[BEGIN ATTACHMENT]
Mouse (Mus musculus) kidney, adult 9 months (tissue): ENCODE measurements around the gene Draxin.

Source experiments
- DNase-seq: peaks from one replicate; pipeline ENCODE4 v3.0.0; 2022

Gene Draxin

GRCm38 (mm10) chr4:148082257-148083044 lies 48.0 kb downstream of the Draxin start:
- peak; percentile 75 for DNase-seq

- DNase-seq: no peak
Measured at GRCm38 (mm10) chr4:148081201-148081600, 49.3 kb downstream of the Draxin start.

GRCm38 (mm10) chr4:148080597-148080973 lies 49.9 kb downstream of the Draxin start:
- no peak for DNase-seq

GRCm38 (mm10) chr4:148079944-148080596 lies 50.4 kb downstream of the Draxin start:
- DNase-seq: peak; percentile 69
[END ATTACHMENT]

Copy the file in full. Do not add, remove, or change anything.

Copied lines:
Mouse (Mus musculus) kidney, adult 9 months (tissue): ENCODE measurements around the gene Draxin.

Source experiments
- DNase-seq: peaks from one replicate; pipeline ENCODE4 v3.0.0; 2022

Gene Draxin

GRCm38 (mm10) chr4:148082257-148083044 lies 48.0 kb downstream of the Draxin start:
- peak; percentile 75 for DNase-seq

- DNase-seq: no peak
Measured at GRCm38 (mm10) chr4:148081201-148081600, 49.3 kb downstream of the Draxin start.

GRCm38 (mm10) chr4:148080597-148080973 lies 49.9 kb downstream of the Draxin start:
- no peak for DNase-seq

GRCm38 (mm10) chr4:148079944-148080596 lies 50.4 kb downstream of the Draxin start:
- DNase-seq: peak; percentile 69